• the deployment of funds that are maintained by the payment settlement system is a source of compensation. The PSS Act sets out the manner and type of instruments where such funds can be deployed;
  • in the lending space, compensation is earned by way of interest and processing charges;
  • fees are also charged to the customer for registering with a particular payment provider and for delivering a PPI to the customer; and
  • compensation is also received by the fintech player from the allied services provided to its customers, such as the distribution of mutual funds, insurance policies and wealth management, amongst others.

All fees charged to the customer are required to be expressly and fairly disclosed to the customer in the terms of use and on the website of the applicable service provider for certain items, such as interest rates and processing charges.

The regulatory framework in India does not distinguish between a legacy player and a new entrant to the fintech market in any business that is regulated by the RBI, such as payments, credit facilities, the operation of cards, or PPI instruments and P2P lending.

In August 2019, the RBI prescribed detailed guidelines and an operational framework on a regulatory sandbox to be set up in the fintech space. Late in 2019, it also announced that its first sandbox will be in the "Retail Payments" space. The RBI noted "mobile payments including feature-phone-based payment services", "offline payment solutions" and "contactless payments" as potential categories for inclusion. Experimentation and the testing of new products and services is likely to commence in the first half of 2020.

The RBI has laid down various eligibility criteria for sandbox applicants, including that:

  • the applicant should be a company incorporated and registered in India or a bank licensed to operate in India; financial institutions constituted under a statute in India would also be eligible;
  • the applicant entity shall have a minimum net worth of INR25 lakh (approx. USD35,000) as per its latest audited balance sheet; and
  • the promoters and directors of the entity should be "fit and proper", as per the enumerated criteria.

The securites regulator – the Securities and Exchange Board of India (SEBI) – issued a circular in May 2019 laying down the framework for an innovation sandbox, wherein fintech firms and entities not regulated by SEBI will be provided an offline testing environment for their products or solutions.

The products/services or solutions should be intended for the securities or commodities market in India, with the help of the datasets available in the sandbox, and should be able to reach secure solutions that have clear benefits for consumers and the capital markets.

The data sets include data from depositories, stock exchanges and Registrars and Transfer Agents (RTAs) in a phased manner to conduct their testing, depending upon the validations. Such data shall be governed by comprehensive confidentiality and end-user agreements. The testing on the datasets shall be conducted offline, in isolation from the live market, but with configurations similar to the live market for testing the innovative solutions.

As regards payments and related activities such as the issuance of cards, PPIs and P2P lending, the RBI continues to be the sole regulator of industry participants.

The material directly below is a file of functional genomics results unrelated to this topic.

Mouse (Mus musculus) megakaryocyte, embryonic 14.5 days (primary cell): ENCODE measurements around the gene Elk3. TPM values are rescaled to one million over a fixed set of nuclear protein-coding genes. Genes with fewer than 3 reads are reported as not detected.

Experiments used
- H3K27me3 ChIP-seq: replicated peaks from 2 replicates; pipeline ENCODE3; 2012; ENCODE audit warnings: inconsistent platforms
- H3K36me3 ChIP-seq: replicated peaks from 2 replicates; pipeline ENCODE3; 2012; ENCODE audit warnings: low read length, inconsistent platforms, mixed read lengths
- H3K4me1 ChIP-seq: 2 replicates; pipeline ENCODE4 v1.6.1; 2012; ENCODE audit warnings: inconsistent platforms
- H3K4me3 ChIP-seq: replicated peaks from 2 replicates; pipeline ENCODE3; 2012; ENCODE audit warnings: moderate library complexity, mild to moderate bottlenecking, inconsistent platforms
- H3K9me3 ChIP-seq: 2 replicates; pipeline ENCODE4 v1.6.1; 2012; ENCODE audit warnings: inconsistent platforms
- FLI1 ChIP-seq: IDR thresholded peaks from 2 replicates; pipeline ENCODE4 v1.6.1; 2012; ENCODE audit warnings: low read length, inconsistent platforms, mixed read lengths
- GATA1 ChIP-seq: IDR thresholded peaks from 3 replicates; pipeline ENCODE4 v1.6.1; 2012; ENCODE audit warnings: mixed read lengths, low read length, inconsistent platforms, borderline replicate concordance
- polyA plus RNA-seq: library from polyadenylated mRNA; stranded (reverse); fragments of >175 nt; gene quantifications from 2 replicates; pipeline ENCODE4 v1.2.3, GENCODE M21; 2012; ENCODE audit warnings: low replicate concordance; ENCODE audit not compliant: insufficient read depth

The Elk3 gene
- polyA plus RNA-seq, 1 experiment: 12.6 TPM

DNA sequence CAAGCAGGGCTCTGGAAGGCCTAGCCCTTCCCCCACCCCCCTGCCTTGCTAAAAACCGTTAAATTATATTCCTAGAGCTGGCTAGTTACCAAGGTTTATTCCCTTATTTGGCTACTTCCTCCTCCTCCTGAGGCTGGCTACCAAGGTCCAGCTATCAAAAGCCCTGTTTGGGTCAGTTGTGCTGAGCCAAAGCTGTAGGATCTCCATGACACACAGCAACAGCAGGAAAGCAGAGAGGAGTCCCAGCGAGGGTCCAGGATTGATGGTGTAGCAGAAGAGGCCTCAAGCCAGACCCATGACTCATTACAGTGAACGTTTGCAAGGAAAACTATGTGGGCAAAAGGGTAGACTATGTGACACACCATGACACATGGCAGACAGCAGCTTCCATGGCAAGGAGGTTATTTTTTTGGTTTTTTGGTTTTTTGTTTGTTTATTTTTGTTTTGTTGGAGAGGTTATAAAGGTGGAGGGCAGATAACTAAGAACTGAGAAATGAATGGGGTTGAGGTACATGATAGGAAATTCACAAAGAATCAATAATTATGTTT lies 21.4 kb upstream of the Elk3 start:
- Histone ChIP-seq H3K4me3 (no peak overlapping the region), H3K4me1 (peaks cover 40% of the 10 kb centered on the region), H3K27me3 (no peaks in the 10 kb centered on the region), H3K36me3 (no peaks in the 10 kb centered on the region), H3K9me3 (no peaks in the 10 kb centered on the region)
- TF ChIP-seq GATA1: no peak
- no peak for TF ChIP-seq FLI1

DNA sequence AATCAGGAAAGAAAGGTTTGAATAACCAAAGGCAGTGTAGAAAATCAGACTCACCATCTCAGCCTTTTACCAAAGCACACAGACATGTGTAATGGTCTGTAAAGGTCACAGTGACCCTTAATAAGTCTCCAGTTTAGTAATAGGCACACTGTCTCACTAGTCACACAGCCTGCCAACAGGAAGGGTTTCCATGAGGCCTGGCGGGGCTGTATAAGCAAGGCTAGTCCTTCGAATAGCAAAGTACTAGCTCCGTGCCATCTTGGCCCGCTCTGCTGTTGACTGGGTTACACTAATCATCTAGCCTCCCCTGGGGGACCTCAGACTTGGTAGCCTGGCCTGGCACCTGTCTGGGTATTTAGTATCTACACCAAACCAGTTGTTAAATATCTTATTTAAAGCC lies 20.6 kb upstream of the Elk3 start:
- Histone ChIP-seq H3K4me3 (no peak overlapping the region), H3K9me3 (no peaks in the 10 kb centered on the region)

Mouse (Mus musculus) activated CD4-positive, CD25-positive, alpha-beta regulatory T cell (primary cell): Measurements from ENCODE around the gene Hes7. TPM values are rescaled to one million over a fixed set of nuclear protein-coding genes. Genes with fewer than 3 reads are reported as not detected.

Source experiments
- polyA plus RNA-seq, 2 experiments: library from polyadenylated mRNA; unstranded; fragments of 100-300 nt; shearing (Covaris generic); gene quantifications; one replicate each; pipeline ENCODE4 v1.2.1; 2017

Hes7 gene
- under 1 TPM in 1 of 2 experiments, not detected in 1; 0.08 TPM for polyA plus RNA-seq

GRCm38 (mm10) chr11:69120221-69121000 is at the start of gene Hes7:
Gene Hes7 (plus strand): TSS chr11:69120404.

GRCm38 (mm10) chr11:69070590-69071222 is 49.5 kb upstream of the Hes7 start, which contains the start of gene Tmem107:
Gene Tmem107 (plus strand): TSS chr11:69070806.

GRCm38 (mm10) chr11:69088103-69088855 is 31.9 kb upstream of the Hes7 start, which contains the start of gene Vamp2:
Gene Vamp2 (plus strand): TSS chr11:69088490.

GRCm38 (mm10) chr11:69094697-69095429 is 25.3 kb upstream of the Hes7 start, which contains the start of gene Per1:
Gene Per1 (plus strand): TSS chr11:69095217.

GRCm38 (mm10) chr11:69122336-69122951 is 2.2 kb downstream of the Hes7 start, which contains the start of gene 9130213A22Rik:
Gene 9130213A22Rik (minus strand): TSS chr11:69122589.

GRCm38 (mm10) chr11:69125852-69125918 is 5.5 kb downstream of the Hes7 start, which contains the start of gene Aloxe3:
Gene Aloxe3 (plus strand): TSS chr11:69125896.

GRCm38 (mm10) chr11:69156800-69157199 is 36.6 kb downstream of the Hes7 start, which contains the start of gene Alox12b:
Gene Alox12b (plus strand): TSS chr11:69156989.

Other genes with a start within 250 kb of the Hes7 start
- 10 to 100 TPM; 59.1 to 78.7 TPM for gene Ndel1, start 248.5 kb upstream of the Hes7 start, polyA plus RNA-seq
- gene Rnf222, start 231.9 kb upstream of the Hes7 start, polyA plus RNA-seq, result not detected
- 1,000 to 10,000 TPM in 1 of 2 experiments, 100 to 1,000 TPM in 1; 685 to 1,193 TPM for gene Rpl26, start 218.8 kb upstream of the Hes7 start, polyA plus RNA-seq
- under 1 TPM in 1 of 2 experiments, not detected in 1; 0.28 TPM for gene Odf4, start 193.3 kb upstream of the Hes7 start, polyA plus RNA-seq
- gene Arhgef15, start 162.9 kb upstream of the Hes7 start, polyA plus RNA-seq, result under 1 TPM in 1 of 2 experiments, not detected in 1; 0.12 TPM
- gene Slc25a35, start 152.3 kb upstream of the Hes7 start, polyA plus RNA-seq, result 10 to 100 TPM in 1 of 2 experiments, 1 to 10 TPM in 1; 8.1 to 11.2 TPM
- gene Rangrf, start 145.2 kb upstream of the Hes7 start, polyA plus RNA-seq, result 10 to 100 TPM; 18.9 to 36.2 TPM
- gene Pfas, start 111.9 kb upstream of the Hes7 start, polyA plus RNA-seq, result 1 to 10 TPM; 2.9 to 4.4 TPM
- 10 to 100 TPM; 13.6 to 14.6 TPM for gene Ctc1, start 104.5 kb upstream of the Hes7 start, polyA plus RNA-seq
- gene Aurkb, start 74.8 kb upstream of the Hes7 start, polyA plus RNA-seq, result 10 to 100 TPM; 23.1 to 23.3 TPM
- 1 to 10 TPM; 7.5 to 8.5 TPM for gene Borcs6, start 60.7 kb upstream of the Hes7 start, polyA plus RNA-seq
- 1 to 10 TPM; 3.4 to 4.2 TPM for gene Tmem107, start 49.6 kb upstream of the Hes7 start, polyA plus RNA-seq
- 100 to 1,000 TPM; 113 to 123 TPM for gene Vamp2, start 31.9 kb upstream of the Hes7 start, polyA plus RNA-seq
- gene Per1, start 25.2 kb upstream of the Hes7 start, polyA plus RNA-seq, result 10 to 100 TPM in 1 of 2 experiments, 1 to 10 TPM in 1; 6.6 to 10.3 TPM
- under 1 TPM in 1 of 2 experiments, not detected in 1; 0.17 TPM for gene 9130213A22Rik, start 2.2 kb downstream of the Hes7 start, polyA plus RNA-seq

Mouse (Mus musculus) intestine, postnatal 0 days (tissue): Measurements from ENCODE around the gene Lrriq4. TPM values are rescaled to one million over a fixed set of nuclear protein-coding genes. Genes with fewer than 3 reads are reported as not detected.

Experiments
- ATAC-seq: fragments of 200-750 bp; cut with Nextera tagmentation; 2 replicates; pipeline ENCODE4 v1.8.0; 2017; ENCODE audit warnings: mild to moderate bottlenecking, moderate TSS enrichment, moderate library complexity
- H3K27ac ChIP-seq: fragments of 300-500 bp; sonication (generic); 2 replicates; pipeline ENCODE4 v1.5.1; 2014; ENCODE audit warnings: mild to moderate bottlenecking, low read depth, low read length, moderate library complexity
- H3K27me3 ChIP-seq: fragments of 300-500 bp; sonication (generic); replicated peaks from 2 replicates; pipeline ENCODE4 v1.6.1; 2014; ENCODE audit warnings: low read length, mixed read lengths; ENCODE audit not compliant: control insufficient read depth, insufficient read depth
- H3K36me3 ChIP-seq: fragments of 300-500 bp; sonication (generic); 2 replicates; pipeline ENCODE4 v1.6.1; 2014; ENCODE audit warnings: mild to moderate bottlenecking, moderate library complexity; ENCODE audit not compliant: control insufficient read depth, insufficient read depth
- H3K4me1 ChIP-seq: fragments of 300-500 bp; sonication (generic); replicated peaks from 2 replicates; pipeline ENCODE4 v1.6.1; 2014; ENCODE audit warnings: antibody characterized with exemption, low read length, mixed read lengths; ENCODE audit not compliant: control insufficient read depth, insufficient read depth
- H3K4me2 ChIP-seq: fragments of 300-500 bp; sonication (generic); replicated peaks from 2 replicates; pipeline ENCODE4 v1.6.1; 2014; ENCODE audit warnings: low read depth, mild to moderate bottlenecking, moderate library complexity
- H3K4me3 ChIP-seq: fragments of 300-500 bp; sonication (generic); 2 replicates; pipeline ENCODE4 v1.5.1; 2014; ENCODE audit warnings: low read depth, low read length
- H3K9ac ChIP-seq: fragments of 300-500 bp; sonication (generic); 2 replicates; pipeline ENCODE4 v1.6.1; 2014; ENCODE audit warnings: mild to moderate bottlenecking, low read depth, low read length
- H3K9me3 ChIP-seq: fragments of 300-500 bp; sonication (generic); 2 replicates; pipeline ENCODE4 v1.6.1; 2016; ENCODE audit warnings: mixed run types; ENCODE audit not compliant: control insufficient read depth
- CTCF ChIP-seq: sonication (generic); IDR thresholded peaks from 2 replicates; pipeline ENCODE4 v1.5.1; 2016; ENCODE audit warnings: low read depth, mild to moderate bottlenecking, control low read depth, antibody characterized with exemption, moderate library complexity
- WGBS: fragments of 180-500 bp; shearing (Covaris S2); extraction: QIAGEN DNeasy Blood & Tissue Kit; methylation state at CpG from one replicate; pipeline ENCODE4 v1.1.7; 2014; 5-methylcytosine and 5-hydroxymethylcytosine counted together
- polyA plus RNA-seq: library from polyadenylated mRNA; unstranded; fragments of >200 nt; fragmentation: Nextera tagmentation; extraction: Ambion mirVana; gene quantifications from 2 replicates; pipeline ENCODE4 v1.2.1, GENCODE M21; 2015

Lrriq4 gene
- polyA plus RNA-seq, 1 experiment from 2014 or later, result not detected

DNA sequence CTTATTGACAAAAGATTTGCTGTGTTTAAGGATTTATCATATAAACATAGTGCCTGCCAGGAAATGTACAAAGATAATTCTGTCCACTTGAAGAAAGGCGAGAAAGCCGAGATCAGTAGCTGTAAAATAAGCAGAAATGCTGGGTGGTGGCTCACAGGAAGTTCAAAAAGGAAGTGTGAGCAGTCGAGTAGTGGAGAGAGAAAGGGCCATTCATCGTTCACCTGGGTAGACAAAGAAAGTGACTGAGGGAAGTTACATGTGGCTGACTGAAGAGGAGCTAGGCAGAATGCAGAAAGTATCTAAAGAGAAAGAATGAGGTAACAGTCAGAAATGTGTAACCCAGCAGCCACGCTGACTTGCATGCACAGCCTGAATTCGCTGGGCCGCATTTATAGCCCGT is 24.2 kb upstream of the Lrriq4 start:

Fintech participants operating in the securities and insurance space are regulated by SEBI and the Insurance Regulatory and Development Authority of India (IRDAI).

Unlike for banks and registered non-banking financial companies (NBFCs), there are no express regulations governing outsourcing by fintech players. However, as a general principle it must be assumed that the core functions of a regulated entity (ie, an entity registered with the RBI) should not be outsourced, and all functions that are outsourced must adhere to the outsourcing regulations governing banks and NBFCs.

The salient conditions that must be complied with in any outsourcing arrangement are as follows:

  • the agreement should clearly define the activities that are going to be outsourced;
  • the agreement should provide for the continuous monitoring and assessment of the service provider, such that any corrective measures may be taken immediately;
  • a clause on termination and the minimum period in which to execute such a provision should be included in the agreement;
  • a provision should be included relating to controls to ensure the confidentiality of customer data and the service provider’s ability in the case of a breach of confidential information relating to the customer;
  • the agreement should provide for the prior approval of the financial services entity for the use of subcontractors by the service provider for all or part of the outsourced activity;
  • the agreement should provide for recognition of the rights of the RBI to cause an inspection to be made of the service provider; and
  • the agreement shall also provide for the confidentiality of customers’ information to be maintained even after the termination of the agreement.

It is important to note that the Prepaid Instrument Directions require a PPI entity to comply with the following conditions in respect of its third party service provider:

  • a contract must be in place with its service provider to allow audit/inspection by the RBI;
  • all information with the service provider and PPI entity must be made available to the RBI;
  • security processes and controls being followed by service providers must be reviewed periodically; and
  • step-in rights are to be available, incorporating an obligation to disclose any security breaches to the RBI.